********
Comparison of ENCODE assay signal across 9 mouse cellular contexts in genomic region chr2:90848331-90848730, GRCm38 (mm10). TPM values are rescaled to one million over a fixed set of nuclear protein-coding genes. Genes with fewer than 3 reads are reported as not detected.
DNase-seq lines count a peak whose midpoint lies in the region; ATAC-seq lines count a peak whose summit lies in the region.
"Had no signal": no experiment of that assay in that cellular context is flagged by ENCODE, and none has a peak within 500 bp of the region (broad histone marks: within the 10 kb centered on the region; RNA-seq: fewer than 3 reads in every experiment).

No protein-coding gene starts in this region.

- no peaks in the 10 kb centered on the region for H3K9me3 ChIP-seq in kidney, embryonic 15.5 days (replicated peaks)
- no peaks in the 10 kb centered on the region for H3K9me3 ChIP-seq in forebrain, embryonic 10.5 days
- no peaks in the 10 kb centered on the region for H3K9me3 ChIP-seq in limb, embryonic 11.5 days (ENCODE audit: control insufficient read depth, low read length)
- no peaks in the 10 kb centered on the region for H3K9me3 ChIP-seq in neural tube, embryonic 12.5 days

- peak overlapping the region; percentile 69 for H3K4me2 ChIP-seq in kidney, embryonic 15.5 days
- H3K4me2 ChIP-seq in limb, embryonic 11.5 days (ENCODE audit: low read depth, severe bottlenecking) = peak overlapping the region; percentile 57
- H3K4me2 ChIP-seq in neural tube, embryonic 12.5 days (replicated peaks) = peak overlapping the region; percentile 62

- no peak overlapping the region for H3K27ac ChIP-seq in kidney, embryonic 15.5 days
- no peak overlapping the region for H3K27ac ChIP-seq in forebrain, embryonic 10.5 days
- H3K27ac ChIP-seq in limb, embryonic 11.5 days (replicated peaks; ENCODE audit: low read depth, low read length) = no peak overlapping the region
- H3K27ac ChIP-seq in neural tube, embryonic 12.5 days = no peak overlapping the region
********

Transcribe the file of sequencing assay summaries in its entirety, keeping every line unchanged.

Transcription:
Comparison of ENCODE assay signal across 9 mouse cellular contexts in genomic region chr2:90848331-90848730, GRCm38 (mm10). TPM values are rescaled to one million over a fixed set of nuclear protein-coding genes. Genes with fewer than 3 reads are reported as not detected.
DNase-seq lines count a peak whose midpoint lies in the region; ATAC-seq lines count a peak whose summit lies in the region.
"Had no signal": no experiment of that assay in that cellular context is flagged by ENCODE, and none has a peak within 500 bp of the region (broad histone marks: within the 10 kb centered on the region; RNA-seq: fewer than 3 reads in every experiment).

No protein-coding gene starts in this region.

- no peaks in the 10 kb centered on the region for H3K9me3 ChIP-seq in kidney, embryonic 15.5 days (replicated peaks)
- no peaks in the 10 kb centered on the region for H3K9me3 ChIP-seq in forebrain, embryonic 10.5 days
- no peaks in the 10 kb centered on the region for H3K9me3 ChIP-seq in limb, embryonic 11.5 days (ENCODE audit: control insufficient read depth, low read length)
- no peaks in the 10 kb centered on the region for H3K9me3 ChIP-seq in neural tube, embryonic 12.5 days

- peak overlapping the region; percentile 69 for H3K4me2 ChIP-seq in kidney, embryonic 15.5 days
- H3K4me2 ChIP-seq in limb, embryonic 11.5 days (ENCODE audit: low read depth, severe bottlenecking) = peak overlapping the region; percentile 57
- H3K4me2 ChIP-seq in neural tube, embryonic 12.5 days (replicated peaks) = peak overlapping the region; percentile 62

- no peak overlapping the region for H3K27ac ChIP-seq in kidney, embryonic 15.5 days
- no peak overlapping the region for H3K27ac ChIP-seq in forebrain, embryonic 10.5 days
- H3K27ac ChIP-seq in limb, embryonic 11.5 days (replicated peaks; ENCODE audit: low read depth, low read length) = no peak overlapping the region
- H3K27ac ChIP-seq in neural tube, embryonic 12.5 days = no peak overlapping the region